Earth Resources Regulation’s Inspectors around the state frequently conduct spot checks to ensure recreational fossicking is conducted properly, safely and without harm to the environment.
After receiving information from the North East Catchment Management Authority (NECMA), Earth Resources Regulation identified two men with Miner’s Rights who were illegally sluicing the Ovens River at Bright.
Both offenders admitted their actions, claiming a lack of understanding of what a Miner’s Right permitted. The offenders cooperated with the regulator, were receptive to learning about how to fossick correctly and, as a result, have received an official caution rather than a financial penalty.
Importantly, the area impacted by their activities has been restored to its previous condition.
Fossicking is a low impact way of looking for gems or minerals in the Victorian bush that combines opportunities to exercise with occasional Eureka moments. It is permitted in some national parks, state parks and waterways, as well as on private property, provided you have permission.
While fossicking may involve the use of metal detectors, picks, shovels, sieves and pans, all you really need to get started is a permit known as a Miner’s Right and an ounce of common sense.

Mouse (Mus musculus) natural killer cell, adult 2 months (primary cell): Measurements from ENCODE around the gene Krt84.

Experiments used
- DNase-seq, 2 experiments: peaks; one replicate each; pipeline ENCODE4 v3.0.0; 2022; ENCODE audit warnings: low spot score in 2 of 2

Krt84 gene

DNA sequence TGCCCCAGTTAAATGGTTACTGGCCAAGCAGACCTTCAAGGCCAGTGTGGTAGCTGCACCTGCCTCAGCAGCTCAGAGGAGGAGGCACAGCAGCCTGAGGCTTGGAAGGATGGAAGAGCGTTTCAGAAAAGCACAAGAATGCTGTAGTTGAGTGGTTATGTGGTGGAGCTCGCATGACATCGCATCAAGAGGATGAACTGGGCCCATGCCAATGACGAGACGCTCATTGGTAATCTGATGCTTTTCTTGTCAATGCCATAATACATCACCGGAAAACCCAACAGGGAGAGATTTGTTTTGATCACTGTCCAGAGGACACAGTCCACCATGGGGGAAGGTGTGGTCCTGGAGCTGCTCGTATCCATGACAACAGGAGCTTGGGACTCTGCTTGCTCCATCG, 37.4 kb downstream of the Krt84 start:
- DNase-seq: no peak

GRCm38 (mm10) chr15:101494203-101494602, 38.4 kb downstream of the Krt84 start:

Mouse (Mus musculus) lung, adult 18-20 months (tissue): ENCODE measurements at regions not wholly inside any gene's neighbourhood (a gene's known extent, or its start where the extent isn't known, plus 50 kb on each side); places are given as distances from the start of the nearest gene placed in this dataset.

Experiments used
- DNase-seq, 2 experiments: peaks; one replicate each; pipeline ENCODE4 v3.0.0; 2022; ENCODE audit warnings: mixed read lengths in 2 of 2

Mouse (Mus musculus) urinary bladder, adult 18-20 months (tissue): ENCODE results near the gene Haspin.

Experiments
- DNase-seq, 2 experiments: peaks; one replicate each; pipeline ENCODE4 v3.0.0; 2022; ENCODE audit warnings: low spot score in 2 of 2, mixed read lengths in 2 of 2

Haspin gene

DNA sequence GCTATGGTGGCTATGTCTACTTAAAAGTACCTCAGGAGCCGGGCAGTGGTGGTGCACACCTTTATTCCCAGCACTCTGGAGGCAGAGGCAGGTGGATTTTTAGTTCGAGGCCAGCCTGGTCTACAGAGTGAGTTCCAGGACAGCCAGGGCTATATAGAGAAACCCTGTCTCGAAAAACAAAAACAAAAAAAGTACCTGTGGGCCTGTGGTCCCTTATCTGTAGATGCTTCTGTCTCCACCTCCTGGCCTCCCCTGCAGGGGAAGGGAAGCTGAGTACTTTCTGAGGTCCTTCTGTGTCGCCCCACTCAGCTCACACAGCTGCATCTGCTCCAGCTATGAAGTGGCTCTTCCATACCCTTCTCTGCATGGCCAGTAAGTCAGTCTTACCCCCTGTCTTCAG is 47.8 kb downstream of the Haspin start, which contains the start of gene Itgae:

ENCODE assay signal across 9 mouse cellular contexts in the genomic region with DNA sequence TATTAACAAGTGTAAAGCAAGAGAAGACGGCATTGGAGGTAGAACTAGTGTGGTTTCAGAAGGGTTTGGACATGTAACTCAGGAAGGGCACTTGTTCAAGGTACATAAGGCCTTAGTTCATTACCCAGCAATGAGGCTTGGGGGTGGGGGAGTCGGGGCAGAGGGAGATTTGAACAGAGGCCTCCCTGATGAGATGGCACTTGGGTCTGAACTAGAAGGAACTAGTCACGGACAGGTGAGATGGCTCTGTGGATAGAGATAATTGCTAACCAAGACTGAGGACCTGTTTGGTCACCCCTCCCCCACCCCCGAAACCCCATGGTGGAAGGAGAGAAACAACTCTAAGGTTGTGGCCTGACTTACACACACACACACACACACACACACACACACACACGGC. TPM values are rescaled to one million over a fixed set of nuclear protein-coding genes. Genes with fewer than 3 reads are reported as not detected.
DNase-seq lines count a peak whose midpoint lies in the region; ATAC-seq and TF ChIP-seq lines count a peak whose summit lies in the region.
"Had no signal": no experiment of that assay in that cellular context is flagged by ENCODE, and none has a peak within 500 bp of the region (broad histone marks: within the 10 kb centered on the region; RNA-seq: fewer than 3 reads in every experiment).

To minimise their footprint, fossickers are not permitted to use mechanical equipment or explosives to excavate and must not remove or damage vegetation or Aboriginal objects. Fossickers are expected to backfill any holes, keep their vehicles on tracks and take their rubbish home.
Fossicking can result in some big Eureka moments. In May a family discovered a $35,000 gold nugget while walking their dog north of Bendigo. Earlier this year a gold nugget worth about $150,000 was discovered near Dunolly.
Minerals like gold are owned by the Crown on behalf of all Victorians, and recreational fossickers must hold a Miner’s Right to keep any gold they find. These recent finds are timely reminders of the need to purchase a Miner’s Right, use the appropriate tools and explore in the right places.
Penalties for not adhering to the conditions of a Miner’s Right can result in fines of up to $16,000 and conducting mining activities without a licence may lead to a fine of up to $32,000.